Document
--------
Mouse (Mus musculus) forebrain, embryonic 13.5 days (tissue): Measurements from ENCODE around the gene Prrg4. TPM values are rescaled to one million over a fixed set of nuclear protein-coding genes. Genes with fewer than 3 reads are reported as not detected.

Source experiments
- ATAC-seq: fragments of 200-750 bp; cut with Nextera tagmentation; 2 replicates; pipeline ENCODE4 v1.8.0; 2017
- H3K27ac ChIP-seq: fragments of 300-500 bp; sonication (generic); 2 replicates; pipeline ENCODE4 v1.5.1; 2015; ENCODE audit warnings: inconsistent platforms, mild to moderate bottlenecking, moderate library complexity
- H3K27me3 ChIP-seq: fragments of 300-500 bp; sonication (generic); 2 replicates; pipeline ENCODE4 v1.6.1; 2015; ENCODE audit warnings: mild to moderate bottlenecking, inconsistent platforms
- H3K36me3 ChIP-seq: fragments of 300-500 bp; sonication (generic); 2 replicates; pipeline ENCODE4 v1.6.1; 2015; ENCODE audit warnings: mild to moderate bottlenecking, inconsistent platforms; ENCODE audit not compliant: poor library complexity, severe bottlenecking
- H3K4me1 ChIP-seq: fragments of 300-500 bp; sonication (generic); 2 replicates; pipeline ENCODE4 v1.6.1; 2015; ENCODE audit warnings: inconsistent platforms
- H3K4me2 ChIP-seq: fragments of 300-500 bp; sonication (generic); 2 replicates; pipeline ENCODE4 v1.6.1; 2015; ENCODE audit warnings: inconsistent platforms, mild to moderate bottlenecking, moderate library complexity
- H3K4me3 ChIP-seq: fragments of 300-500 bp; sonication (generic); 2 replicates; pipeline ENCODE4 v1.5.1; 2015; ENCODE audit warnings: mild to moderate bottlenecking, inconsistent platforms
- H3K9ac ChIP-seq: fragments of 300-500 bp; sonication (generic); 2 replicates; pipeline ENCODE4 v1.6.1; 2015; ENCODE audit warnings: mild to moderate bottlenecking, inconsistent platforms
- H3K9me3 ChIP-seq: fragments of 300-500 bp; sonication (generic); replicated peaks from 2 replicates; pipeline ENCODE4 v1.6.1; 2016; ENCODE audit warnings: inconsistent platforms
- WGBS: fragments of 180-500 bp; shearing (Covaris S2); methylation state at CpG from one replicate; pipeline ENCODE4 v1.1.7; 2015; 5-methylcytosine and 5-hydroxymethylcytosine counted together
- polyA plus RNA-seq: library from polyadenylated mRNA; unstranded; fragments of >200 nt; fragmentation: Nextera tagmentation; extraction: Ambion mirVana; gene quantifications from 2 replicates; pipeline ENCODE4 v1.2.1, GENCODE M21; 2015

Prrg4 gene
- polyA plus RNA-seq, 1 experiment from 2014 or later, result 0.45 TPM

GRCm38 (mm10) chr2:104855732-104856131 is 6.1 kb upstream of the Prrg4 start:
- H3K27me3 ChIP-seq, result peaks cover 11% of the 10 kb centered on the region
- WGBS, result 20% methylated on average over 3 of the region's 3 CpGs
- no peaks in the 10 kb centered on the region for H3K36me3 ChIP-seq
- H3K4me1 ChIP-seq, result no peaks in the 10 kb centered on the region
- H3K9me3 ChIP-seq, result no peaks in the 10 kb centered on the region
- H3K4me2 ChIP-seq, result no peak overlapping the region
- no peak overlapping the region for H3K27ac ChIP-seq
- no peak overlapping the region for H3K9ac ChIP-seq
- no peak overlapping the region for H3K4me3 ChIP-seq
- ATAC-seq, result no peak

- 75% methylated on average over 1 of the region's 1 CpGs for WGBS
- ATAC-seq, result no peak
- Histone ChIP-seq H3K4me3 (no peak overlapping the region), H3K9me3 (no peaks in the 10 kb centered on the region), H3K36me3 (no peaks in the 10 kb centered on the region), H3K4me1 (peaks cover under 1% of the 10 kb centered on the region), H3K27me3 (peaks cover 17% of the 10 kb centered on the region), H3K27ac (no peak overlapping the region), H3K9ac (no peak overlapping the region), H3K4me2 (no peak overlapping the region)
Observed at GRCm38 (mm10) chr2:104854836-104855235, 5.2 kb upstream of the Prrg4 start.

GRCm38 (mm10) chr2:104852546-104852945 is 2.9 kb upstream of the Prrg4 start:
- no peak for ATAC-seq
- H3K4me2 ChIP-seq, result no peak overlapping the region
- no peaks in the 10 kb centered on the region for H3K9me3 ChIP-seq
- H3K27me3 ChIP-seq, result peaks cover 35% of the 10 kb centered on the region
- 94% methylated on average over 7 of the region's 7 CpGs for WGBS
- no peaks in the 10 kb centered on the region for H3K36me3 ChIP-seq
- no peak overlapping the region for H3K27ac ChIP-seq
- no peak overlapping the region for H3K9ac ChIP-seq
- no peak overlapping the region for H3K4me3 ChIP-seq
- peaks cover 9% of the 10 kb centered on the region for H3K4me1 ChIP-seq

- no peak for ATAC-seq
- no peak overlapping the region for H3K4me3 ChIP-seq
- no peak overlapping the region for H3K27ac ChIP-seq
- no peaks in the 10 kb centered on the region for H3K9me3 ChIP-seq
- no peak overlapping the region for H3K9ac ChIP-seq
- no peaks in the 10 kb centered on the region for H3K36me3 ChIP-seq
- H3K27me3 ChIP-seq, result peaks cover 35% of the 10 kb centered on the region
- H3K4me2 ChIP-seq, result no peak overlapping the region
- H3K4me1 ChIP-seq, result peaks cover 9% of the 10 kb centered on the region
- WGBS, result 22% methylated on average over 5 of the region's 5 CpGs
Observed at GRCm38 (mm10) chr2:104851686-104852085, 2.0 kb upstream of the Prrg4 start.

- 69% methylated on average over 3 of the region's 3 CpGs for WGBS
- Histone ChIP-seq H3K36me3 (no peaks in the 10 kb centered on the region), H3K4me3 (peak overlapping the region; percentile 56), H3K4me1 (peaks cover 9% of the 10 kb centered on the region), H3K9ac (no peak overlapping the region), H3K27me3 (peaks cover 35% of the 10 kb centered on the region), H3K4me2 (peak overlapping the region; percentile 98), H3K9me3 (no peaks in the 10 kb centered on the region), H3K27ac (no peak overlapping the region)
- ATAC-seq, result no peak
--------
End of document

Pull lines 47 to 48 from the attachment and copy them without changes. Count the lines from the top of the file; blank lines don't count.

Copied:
- no peaks in the 10 kb centered on the region for H3K36me3 ChIP-seq
- H3K27me3 ChIP-seq, result peaks cover 35% of the 10 kb centered on the region